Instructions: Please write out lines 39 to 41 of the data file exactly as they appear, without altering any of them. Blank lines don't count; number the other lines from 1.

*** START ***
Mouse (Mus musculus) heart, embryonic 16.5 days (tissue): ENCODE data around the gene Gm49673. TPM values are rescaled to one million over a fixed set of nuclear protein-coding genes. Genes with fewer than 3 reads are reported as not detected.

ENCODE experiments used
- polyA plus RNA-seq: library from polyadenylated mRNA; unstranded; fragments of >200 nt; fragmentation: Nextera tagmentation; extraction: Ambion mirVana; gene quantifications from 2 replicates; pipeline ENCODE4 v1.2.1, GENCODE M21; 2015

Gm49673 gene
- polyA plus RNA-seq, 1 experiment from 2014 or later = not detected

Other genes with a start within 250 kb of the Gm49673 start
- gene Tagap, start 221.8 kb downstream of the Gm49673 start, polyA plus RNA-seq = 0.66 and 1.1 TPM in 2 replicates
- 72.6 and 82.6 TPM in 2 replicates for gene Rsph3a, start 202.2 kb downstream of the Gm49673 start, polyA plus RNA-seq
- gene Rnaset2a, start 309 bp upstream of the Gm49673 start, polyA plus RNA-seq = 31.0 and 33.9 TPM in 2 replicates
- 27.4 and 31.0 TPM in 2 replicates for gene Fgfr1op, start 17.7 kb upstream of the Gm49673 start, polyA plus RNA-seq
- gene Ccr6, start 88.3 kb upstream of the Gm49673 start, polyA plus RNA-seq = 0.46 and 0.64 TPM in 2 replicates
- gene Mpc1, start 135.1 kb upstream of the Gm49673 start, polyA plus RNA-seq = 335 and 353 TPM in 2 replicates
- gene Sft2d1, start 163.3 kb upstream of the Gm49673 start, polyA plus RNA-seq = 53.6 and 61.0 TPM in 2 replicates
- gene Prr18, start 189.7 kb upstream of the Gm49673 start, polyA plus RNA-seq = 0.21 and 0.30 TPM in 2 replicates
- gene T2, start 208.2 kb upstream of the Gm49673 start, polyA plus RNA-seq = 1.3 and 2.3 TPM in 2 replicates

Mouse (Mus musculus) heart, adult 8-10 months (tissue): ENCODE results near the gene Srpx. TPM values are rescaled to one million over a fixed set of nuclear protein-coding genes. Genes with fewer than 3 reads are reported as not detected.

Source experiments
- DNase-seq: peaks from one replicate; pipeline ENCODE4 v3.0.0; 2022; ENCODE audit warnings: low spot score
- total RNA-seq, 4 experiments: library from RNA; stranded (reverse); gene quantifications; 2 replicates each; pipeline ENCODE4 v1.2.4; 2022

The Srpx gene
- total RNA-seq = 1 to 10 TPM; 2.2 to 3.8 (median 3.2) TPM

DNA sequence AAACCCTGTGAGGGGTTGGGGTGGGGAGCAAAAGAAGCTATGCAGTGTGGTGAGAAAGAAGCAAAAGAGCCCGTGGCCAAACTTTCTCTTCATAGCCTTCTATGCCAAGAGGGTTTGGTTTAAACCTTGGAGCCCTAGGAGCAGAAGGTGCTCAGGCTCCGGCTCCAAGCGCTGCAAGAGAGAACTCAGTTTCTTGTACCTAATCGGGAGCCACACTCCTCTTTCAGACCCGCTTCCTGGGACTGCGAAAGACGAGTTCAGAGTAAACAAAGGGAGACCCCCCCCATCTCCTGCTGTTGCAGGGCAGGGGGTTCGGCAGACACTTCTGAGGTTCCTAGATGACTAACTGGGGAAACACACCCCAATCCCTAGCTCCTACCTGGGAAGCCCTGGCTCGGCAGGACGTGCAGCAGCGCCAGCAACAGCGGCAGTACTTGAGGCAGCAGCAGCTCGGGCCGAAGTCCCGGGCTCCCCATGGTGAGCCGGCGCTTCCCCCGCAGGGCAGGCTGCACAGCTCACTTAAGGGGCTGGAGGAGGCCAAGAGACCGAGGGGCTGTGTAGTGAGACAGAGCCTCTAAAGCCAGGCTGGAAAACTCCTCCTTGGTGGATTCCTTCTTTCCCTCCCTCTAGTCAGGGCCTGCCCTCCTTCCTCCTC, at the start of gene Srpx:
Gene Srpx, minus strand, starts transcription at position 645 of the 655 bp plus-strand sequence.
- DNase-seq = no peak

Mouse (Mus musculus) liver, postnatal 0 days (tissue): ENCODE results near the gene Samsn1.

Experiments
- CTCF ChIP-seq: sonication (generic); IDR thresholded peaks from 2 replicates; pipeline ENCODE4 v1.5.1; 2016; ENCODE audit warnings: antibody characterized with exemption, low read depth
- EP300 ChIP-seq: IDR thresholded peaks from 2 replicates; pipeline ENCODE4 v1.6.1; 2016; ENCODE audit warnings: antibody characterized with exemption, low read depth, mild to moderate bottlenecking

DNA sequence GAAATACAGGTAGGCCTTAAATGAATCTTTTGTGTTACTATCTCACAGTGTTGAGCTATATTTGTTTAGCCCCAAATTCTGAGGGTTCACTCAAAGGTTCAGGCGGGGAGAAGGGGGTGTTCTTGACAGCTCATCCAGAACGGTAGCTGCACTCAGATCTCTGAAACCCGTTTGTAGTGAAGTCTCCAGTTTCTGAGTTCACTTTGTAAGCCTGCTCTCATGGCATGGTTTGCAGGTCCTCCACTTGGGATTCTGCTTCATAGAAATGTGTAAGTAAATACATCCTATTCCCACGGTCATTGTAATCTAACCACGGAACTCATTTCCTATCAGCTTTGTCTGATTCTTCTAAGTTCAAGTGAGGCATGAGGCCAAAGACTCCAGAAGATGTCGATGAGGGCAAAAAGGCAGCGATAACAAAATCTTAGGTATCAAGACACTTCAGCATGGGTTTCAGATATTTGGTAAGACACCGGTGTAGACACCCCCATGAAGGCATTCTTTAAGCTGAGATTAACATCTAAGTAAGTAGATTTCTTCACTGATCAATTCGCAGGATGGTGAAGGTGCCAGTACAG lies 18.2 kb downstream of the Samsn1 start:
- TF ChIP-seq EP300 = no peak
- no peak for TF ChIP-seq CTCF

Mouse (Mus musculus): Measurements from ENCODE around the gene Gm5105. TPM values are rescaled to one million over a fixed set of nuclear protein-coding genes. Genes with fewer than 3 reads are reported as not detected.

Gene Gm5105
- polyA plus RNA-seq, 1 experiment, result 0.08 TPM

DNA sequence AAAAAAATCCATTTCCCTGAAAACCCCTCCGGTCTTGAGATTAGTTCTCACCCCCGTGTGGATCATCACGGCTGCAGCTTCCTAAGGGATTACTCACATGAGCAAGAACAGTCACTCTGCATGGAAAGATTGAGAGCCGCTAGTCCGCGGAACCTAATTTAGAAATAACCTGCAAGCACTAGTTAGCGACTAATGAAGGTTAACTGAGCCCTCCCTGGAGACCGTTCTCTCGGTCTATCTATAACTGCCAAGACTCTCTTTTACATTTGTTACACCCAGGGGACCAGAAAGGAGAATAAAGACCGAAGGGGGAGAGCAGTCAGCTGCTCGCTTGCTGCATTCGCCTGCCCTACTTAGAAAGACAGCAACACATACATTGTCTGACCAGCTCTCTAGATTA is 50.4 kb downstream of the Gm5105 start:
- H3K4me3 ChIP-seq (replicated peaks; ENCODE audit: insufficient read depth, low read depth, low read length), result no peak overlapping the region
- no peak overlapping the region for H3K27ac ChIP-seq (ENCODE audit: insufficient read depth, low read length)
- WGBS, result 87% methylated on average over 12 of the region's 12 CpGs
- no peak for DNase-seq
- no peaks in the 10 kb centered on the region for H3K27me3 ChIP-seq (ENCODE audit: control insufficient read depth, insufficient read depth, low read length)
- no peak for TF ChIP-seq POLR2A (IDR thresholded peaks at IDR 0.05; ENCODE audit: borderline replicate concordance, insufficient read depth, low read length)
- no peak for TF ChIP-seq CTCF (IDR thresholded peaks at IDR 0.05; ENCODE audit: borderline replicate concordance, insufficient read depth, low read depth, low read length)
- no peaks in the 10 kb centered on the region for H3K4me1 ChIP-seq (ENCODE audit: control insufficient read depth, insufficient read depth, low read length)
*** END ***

- no peak for DNase-seq
- no peaks in the 10 kb centered on the region for H3K27me3 ChIP-seq (ENCODE audit: control insufficient read depth, insufficient read depth, low read length)
- no peak for TF ChIP-seq POLR2A (IDR thresholded peaks at IDR 0.05; ENCODE audit: borderline replicate concordance, insufficient read depth, low read length)